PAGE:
Proponents argue the investment is worth the expense. Dr. Walter Pories, past president of the American Society for Bariatric Surgery, followed 608 patients for 14 years and published the results in 1996.
His patients' mean weight loss over 14 years was 107 pounds. Of those with diabetes, 83 percent went into full remission after the surgery. Half of those with hypertension saw their blood pressure return to normal.
"Imagine there were a new pill with those kinds of results. Would you say only 100,000 or 200,000 out of millions of people should get it?" asked the surgeon, who has been practicing stomach-reduction surgery since 1978.
Dr. David Weichers, medical director for United HealthCare of Illinois, said "there are no hard numbers" indicating the investment in surgery is worth it over the long run in saved medical expenses. United HealthCare, which has 800,000 members in Illinois, has phased out coverage for stomach-reduction surgery in its standard plans throughout the country over the last two years.
Dr. Constantine Frantzides, director of minimally invasive surgery at Evanston Northwestern Hospital, was prepared to operate on Jeff Flanzbaum in March, before Blue Cross and Blue Shield of Illinois held up approval for the operation.
"This young man is 200 pounds overweight, with a [body mass index] of 45.2. He has severe diabetes and sleep apnea. If he doesn't have this surgery, he's going to become sicker and lose years of his life," Frantzides said.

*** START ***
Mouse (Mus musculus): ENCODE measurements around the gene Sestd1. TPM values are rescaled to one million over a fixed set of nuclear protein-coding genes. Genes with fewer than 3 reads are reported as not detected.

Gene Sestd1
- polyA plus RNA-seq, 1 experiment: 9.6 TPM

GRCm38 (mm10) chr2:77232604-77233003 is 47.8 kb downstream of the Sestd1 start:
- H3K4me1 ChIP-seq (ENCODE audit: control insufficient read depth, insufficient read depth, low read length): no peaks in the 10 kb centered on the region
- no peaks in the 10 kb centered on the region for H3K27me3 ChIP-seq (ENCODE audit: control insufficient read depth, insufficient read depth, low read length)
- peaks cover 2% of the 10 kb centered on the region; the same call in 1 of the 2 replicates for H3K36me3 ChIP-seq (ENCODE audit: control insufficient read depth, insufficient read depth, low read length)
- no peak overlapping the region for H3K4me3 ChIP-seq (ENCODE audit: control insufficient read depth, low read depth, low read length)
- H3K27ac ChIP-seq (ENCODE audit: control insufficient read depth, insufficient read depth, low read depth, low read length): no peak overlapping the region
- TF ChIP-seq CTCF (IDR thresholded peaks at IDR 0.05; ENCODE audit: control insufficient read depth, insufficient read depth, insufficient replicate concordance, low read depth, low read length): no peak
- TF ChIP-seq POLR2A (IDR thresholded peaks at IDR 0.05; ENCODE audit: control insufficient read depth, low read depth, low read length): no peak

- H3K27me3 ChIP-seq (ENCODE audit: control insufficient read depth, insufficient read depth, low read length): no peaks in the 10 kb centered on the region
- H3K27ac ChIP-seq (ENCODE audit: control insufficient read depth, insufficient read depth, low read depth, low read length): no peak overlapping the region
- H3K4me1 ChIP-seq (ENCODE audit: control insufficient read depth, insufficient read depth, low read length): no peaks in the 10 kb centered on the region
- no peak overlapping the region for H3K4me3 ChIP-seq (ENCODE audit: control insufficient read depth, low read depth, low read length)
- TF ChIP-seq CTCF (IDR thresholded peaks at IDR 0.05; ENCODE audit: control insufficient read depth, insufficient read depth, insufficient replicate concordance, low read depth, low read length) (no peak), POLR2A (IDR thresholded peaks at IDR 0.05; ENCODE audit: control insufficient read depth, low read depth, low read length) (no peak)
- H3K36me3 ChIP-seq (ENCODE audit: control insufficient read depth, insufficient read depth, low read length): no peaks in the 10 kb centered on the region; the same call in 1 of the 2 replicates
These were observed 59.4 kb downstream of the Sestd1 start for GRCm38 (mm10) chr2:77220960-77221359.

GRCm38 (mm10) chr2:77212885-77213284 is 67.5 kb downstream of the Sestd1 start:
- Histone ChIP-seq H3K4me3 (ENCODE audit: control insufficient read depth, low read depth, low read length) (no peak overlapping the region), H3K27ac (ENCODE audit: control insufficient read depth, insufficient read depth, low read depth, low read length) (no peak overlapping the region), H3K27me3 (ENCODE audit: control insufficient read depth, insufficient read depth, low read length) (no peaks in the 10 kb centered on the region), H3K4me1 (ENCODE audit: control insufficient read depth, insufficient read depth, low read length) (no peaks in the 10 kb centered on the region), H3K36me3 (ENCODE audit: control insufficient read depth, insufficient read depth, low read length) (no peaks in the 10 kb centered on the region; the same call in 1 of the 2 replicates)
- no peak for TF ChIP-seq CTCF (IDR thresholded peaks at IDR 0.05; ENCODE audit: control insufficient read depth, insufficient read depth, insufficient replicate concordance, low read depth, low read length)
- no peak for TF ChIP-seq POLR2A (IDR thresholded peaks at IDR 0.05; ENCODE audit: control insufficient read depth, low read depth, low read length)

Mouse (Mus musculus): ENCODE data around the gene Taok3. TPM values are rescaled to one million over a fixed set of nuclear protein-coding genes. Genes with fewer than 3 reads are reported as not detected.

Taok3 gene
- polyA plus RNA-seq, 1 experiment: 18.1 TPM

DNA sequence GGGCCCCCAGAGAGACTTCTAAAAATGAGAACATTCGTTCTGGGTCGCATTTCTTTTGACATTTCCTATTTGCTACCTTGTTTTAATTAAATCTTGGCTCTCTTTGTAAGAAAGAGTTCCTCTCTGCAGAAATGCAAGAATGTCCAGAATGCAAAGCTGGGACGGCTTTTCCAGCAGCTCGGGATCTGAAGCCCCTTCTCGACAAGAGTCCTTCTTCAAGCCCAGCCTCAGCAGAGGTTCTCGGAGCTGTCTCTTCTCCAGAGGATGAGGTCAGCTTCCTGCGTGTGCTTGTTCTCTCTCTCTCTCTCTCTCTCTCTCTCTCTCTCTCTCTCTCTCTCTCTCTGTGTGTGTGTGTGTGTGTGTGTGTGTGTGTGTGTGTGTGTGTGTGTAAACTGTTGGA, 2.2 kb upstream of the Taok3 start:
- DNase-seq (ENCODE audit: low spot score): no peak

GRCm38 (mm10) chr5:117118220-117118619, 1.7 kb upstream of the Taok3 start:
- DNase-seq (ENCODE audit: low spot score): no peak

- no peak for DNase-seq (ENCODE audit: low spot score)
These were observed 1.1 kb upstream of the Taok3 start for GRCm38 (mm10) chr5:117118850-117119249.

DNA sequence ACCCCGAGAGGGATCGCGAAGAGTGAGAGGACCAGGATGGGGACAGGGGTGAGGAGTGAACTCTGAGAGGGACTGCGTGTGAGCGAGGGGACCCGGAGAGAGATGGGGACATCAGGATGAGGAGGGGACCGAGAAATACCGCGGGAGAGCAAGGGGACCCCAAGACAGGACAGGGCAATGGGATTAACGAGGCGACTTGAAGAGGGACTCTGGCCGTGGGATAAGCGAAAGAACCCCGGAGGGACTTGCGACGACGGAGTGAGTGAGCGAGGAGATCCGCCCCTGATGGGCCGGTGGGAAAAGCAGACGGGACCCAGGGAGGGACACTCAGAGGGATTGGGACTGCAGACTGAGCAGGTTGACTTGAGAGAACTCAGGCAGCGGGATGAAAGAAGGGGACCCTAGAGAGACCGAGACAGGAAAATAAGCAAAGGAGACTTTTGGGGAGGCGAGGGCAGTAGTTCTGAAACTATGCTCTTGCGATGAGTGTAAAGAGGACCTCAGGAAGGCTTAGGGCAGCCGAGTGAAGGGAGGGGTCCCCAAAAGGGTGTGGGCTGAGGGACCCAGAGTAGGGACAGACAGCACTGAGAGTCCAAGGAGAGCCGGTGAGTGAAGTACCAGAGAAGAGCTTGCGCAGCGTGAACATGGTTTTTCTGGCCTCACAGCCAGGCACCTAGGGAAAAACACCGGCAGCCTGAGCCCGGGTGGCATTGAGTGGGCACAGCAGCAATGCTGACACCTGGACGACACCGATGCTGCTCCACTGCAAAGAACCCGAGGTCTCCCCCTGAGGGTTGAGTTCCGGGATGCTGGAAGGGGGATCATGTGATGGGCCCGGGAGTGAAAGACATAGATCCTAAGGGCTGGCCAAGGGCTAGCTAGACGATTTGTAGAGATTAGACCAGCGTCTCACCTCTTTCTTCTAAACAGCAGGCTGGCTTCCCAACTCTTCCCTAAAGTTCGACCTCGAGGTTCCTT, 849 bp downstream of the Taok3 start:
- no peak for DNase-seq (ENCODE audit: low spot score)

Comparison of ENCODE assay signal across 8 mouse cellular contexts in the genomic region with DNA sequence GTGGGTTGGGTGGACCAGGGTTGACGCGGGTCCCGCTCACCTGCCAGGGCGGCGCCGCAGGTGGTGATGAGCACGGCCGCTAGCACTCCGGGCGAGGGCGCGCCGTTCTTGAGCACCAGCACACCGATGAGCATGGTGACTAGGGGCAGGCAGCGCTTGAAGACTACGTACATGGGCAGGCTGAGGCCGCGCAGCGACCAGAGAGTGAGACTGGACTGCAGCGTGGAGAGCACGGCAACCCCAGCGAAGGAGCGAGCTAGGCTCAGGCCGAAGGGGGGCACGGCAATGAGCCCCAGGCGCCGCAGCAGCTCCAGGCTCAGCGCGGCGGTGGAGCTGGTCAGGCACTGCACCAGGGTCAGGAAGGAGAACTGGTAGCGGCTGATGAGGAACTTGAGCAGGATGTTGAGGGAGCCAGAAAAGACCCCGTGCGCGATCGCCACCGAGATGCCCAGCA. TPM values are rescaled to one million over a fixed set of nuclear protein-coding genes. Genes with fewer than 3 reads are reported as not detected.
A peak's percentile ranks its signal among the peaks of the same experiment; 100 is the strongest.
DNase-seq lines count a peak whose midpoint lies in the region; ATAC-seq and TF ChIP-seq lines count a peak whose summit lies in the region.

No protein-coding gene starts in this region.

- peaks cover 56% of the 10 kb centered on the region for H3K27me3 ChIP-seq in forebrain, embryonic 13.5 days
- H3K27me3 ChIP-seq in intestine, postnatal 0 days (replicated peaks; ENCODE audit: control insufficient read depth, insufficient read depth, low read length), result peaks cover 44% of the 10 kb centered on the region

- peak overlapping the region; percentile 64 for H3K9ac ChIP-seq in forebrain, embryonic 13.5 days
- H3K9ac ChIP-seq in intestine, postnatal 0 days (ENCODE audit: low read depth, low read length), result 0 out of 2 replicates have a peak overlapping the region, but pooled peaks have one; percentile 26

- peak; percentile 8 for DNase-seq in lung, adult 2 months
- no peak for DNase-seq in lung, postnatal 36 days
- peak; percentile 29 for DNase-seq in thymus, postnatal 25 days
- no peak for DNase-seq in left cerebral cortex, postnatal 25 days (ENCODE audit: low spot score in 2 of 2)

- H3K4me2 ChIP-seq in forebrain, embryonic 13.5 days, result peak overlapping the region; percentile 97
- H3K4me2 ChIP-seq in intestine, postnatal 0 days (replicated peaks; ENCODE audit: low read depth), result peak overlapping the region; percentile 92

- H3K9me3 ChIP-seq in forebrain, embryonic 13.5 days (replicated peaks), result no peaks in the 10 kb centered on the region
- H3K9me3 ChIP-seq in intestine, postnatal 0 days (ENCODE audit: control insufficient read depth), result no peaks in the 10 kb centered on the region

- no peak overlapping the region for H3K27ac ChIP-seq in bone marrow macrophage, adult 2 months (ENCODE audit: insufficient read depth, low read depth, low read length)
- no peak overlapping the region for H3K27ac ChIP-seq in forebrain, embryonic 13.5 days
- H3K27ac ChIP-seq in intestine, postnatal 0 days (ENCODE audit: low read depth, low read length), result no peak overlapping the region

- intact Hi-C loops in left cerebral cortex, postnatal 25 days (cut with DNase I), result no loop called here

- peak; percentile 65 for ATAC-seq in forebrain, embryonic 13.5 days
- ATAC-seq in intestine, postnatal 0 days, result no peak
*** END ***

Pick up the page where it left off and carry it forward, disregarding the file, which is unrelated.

"Obesity kills 400,000 people a year and yet you have major insurance companies dropping treatment for this disease? What could they possibly be thinking?" he asked.
The chief medical officer for Blue Cross and Blue Shield of Illinois, Dr. Stanley Borg, would not comment on Flanzbaum's case.
"Our job is to ensure... that health care is used appropriately," Borg said, noting that the health plan does cover stomach-reduction surgery for some members. For patients to be eligible, the insurer requires they be in a "supervised weight loss program," including nutritional education and dietary counseling for at least six months, he said, as patients will need to alter their eating habits permanently after the operation.
"This is major surgery. There is an expectation that an individual must be able to follow the program," Borg said.
Flanzbaum has been told all his life that his obesity reflects a failure of will, and he is tired of the "just do it" approach.
"This surgery is a last resort for me," he said. "Right now, I'm convinced it's the only thing that will save my life."